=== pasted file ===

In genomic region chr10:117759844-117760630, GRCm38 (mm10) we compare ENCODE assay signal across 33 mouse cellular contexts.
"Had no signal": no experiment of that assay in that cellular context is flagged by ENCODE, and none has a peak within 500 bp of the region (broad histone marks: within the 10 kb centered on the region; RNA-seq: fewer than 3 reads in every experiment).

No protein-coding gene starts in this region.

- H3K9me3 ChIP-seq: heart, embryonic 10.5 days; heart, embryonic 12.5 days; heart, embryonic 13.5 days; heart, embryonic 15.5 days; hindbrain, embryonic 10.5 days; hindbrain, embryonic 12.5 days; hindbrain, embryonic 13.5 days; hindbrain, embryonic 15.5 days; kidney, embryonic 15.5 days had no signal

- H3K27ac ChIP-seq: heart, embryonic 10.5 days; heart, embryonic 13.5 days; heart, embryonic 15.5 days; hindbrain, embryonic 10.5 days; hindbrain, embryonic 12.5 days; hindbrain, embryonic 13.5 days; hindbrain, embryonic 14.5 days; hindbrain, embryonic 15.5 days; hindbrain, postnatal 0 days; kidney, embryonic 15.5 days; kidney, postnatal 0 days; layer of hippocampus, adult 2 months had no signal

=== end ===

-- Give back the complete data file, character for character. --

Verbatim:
In genomic region chr10:117759844-117760630, GRCm38 (mm10) we compare ENCODE assay signal across 33 mouse cellular contexts.
"Had no signal": no experiment of that assay in that cellular context is flagged by ENCODE, and none has a peak within 500 bp of the region (broad histone marks: within the 10 kb centered on the region; RNA-seq: fewer than 3 reads in every experiment).

No protein-coding gene starts in this region.

- H3K9me3 ChIP-seq: heart, embryonic 10.5 days; heart, embryonic 12.5 days; heart, embryonic 13.5 days; heart, embryonic 15.5 days; hindbrain, embryonic 10.5 days; hindbrain, embryonic 12.5 days; hindbrain, embryonic 13.5 days; hindbrain, embryonic 15.5 days; kidney, embryonic 15.5 days had no signal

- H3K27ac ChIP-seq: heart, embryonic 10.5 days; heart, embryonic 13.5 days; heart, embryonic 15.5 days; hindbrain, embryonic 10.5 days; hindbrain, embryonic 12.5 days; hindbrain, embryonic 13.5 days; hindbrain, embryonic 14.5 days; hindbrain, embryonic 15.5 days; hindbrain, postnatal 0 days; kidney, embryonic 15.5 days; kidney, postnatal 0 days; layer of hippocampus, adult 2 months had no signal